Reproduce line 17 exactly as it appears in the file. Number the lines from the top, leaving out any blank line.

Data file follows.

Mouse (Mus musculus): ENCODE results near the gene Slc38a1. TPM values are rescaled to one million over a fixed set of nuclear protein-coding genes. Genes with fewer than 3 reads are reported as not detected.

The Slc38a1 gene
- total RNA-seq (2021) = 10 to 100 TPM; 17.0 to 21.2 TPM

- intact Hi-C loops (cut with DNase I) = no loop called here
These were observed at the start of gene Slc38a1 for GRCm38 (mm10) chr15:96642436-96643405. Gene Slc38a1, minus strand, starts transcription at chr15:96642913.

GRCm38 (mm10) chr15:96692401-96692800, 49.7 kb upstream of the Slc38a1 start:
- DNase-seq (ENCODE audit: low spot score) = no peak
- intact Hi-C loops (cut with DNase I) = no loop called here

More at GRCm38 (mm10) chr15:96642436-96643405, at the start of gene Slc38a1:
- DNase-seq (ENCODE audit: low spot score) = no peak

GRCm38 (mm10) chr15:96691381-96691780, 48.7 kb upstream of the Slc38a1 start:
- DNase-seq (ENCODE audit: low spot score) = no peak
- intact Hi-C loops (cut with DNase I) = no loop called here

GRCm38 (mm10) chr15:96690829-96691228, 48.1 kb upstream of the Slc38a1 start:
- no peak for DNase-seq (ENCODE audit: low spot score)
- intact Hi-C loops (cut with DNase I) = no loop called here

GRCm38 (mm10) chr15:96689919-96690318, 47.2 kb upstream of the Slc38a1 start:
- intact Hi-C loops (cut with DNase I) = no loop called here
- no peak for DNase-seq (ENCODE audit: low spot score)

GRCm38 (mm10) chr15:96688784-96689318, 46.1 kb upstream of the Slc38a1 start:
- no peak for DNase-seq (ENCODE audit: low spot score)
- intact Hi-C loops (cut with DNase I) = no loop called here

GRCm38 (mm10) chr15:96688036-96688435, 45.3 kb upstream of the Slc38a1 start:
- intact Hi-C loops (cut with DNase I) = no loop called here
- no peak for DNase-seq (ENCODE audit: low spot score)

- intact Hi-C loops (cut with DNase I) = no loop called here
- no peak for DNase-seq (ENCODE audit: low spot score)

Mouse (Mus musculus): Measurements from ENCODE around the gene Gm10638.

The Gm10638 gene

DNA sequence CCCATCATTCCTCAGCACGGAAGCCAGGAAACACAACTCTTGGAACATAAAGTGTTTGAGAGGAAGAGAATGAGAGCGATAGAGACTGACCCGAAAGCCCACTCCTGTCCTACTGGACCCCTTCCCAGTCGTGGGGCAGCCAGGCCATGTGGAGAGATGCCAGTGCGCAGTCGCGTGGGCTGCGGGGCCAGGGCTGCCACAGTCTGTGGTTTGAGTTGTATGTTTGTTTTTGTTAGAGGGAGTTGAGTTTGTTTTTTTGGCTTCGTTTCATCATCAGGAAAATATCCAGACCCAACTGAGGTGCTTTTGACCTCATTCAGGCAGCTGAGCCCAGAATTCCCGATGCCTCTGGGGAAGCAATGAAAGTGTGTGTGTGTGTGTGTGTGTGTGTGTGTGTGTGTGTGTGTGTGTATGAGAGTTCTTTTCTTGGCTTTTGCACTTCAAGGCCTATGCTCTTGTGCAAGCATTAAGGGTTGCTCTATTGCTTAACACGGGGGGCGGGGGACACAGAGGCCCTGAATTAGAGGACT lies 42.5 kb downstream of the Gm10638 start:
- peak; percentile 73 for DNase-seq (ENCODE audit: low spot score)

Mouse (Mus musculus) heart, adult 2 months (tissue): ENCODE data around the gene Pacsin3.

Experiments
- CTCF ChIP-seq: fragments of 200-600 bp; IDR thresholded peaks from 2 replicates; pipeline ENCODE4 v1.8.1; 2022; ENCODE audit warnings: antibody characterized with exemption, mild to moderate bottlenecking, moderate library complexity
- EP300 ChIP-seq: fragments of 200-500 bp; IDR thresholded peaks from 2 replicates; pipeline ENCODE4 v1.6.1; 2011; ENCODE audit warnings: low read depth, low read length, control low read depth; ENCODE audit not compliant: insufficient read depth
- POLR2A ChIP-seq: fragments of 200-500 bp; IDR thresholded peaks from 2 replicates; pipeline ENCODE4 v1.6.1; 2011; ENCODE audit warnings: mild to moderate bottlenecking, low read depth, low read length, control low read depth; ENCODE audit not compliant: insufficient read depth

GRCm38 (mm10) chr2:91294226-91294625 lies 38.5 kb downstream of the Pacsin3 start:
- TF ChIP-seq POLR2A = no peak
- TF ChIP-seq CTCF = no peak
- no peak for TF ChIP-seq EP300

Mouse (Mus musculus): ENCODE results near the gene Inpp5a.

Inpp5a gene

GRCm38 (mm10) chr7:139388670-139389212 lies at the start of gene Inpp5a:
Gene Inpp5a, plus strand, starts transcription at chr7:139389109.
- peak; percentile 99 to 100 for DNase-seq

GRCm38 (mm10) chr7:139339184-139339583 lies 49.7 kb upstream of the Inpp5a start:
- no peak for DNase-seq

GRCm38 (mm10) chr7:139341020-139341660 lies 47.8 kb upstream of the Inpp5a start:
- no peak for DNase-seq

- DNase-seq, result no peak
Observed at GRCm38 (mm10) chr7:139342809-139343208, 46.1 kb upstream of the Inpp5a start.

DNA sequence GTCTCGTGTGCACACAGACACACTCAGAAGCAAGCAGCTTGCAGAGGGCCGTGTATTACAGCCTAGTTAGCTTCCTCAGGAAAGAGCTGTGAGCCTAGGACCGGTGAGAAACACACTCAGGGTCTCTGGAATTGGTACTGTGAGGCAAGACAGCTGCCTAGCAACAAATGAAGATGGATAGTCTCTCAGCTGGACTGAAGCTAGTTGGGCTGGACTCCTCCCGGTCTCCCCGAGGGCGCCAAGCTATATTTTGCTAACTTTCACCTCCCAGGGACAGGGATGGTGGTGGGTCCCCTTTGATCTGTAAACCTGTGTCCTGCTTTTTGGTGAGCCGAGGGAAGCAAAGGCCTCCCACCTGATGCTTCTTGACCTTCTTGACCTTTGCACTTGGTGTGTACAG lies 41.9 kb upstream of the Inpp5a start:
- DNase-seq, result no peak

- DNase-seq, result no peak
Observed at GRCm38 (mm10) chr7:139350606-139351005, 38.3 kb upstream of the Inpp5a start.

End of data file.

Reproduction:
GRCm38 (mm10) chr15:96689919-96690318, 47.2 kb upstream of the Slc38a1 start: